SnapStream customers created 25% more clips compared to the prior year, with a significant uptick in the months preceding the presidential election. News outlets, think tanks, and other media providers leveraged key moments to inform and persuade voters as they navigated a relentless influx of both facts and fiction.

 

SnapStream Clips Created 2020 v. 2019

Chart showing SnapStream users clipped 25% more videos in 2020 than in 2019.

 

Tweets Featuring Video Improve Engagement by up to 3X

According to Reuters, “[2021] will be a year when text-based newsrooms invest more heavily in online audio and video content, in data journalism, as well as the snackable visual ‘stories’ that work well on social media.” 

We already know people rely on social media to get their news. More than 70% of Twitter users say they use the network to stay informed. In 2020, the number of tweets posted with SnapStream featuring a video clip increased nearly 100% over the prior year. 

 

SnapStream Tweets with Clips 2020 v. 2019

Chart showing SnapStream users created 100% more tweets featuring video clips in 2020 compared to 2019.

 

Tweets including video clips proliferated for a simple reason - they perform. Readers are far more likely to engage with social content powered by video proof.

 

Tweets with video receive:

  • 2X more likes

  • 3X more retweets

  • 2.5X more replies

 

Video proof gives the reader a level of context for the information they’re consuming that quotes or static images can't match. As Graham Lampa of the Atlantic Council says, “Bite-sized pieces of easily consumable video content come packaged with incisive commentary that situates the source material within a broader political, cultural, and journalistic context.”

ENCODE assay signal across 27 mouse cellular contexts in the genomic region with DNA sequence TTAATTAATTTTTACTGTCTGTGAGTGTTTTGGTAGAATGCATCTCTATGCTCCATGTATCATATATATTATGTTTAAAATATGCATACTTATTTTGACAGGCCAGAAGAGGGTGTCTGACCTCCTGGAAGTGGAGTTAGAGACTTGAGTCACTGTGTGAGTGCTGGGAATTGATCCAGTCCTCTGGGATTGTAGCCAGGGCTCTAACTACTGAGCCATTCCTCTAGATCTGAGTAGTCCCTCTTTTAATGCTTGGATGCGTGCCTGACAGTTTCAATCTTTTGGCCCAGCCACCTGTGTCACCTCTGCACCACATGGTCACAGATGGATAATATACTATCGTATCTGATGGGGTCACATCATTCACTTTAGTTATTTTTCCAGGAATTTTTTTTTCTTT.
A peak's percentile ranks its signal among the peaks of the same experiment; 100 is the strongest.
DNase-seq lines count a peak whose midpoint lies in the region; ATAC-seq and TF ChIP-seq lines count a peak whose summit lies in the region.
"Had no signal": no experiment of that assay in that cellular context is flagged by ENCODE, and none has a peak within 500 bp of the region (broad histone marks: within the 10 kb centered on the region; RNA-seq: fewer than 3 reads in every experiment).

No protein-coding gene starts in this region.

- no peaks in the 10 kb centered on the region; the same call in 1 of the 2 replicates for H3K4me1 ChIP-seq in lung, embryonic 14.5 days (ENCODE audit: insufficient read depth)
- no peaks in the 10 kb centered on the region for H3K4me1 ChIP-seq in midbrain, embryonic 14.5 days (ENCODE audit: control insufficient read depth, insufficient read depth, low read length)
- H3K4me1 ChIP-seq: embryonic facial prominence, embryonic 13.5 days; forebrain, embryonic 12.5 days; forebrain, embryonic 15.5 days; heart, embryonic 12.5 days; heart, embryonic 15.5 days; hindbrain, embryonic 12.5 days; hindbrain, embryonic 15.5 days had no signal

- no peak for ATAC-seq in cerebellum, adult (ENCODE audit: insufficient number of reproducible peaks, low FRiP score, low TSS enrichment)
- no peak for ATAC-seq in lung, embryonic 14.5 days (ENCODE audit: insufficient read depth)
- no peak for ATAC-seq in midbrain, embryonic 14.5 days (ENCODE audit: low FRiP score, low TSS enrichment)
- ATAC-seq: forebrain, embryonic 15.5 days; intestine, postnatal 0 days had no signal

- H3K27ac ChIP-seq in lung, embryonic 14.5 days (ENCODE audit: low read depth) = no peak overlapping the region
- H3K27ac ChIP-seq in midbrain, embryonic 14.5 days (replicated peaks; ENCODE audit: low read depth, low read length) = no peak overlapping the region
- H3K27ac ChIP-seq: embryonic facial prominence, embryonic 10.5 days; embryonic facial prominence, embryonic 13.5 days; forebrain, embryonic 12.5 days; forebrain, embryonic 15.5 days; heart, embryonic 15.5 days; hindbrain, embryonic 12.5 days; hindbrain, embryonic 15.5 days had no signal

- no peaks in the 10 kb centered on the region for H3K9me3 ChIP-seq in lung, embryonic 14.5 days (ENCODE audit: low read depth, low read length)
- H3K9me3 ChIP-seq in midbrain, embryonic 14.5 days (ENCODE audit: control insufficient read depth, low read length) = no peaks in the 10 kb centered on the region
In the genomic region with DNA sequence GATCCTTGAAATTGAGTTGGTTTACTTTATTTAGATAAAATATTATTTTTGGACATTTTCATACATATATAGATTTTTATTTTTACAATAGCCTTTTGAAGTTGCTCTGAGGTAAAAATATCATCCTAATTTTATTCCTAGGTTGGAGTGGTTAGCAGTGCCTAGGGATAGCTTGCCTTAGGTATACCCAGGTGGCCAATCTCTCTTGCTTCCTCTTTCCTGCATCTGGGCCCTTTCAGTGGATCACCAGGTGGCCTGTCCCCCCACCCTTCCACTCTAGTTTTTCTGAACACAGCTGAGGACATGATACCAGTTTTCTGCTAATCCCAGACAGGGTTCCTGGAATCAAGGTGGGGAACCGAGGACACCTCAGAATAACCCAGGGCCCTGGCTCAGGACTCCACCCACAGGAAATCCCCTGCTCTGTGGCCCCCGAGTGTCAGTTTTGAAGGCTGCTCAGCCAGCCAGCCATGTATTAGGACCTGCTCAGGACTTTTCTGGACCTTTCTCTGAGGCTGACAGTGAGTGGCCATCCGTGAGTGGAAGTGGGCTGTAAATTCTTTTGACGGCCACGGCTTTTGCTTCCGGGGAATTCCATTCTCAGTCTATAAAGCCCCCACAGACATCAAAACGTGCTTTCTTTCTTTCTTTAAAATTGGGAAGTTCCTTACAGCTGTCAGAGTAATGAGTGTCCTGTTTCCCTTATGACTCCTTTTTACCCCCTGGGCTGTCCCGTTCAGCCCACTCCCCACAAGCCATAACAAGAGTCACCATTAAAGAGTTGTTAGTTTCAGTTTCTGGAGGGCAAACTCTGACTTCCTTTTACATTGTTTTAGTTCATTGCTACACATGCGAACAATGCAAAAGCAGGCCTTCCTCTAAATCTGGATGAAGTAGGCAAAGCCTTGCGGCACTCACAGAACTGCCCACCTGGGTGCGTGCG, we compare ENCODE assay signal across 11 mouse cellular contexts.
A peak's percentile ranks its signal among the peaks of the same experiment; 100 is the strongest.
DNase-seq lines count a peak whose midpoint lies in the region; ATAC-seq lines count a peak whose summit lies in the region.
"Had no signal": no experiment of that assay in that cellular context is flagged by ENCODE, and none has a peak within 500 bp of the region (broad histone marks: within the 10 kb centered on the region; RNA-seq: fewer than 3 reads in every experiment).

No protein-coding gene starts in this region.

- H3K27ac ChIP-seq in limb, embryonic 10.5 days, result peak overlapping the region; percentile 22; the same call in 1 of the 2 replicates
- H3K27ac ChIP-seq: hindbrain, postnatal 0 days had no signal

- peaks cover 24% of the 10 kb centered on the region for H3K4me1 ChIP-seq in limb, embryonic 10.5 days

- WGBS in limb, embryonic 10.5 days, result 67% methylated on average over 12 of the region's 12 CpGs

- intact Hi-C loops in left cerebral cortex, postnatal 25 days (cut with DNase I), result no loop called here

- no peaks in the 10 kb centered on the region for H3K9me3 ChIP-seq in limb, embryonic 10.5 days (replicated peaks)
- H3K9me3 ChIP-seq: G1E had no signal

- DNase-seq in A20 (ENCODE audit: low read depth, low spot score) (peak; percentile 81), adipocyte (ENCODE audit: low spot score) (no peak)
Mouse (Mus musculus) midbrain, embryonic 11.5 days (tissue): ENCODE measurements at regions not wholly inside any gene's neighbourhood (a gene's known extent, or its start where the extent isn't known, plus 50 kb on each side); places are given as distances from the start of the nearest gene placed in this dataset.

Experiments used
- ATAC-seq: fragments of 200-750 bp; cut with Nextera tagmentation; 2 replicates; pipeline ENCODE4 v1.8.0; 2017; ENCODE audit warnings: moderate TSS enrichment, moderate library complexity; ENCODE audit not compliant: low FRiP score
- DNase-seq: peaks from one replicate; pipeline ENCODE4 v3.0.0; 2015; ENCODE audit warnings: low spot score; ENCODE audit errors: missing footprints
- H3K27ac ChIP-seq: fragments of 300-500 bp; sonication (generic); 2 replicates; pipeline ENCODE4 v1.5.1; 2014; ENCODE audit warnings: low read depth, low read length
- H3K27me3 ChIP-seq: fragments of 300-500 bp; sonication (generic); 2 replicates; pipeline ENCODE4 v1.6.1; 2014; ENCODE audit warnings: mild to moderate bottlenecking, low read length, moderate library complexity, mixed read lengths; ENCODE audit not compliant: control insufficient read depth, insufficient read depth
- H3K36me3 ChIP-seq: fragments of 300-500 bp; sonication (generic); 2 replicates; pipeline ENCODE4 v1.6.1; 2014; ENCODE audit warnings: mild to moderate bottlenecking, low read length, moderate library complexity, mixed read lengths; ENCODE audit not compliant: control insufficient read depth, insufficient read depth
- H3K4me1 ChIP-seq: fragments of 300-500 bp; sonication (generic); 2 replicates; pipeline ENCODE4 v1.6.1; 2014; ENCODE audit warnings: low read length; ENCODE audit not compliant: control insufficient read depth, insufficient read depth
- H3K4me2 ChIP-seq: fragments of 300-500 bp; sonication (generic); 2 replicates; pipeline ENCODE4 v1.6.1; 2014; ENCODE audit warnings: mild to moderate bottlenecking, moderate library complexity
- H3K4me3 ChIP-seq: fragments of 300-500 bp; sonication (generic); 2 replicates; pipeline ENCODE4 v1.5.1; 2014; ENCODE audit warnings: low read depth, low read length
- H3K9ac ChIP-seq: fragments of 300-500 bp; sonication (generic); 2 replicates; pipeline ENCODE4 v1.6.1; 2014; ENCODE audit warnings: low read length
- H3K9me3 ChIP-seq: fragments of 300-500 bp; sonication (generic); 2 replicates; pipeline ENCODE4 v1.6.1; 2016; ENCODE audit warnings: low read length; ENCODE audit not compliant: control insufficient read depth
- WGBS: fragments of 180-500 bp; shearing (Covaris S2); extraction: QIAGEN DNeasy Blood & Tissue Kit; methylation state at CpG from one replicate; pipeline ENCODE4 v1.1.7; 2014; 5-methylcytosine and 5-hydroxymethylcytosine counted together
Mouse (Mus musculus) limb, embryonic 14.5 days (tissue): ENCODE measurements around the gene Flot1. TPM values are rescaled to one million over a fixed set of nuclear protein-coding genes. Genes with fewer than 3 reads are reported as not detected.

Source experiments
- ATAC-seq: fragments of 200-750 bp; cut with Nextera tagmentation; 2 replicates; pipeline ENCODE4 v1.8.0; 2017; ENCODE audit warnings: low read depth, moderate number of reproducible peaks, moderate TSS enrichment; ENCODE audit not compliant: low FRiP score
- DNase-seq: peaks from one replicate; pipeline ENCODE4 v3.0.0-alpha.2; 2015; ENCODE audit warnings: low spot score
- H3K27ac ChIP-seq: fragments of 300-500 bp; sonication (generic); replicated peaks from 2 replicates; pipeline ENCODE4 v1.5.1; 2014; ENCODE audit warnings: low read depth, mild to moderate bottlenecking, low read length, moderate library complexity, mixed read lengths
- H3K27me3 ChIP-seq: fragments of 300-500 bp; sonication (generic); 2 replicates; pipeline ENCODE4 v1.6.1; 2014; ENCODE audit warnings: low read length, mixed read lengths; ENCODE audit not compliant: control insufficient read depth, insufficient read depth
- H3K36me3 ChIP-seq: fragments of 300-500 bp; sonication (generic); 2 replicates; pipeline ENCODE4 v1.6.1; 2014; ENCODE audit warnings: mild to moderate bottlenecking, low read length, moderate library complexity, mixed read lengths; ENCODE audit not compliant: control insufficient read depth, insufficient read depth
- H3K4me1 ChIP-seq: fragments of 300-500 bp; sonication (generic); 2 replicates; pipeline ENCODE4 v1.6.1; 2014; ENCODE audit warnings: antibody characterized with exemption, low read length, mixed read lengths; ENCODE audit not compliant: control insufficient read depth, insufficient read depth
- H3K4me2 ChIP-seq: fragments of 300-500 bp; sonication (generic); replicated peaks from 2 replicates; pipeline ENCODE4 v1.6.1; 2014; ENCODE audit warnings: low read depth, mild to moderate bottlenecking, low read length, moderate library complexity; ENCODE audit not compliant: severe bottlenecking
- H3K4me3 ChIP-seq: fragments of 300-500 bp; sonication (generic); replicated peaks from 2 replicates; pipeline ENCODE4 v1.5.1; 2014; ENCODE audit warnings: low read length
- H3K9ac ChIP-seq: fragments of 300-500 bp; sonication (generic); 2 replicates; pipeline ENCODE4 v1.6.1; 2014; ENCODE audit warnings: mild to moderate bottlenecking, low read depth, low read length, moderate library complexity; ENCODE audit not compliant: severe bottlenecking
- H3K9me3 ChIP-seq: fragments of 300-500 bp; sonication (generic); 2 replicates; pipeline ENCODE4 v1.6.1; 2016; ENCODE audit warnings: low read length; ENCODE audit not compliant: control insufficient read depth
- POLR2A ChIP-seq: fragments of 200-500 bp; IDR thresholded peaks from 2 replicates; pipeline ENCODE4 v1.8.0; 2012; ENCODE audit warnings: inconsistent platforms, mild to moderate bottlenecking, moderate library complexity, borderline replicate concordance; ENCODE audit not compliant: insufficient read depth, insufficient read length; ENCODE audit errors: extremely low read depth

This tweet sent via SnapStream by Oliver Darcy generated ~500K engagements and 8.6M views

 

What's in Store for 2021?

The pandemic and concerns about misinformation during 2020 has altered how we interact with the world. We've seen that these themes will continue well into 2021, which will keep journalism and news at the forefront. We expect usage of and engagement with video moments to continue to accelerate as video can uniquely help newsmakers deliver their audiences vital context quickly and maintain the engagement and connection we all crave.

What is SnapStream? There's an unlimited amount of video content out there: 24/7 news channels, breaking news events, sports, talk shows, awards galas, entertainment shows, and so much more.

SnapStream makes a real-time news and media search engine that makes it fast and easy to find the video moments that support our customers telling great stories.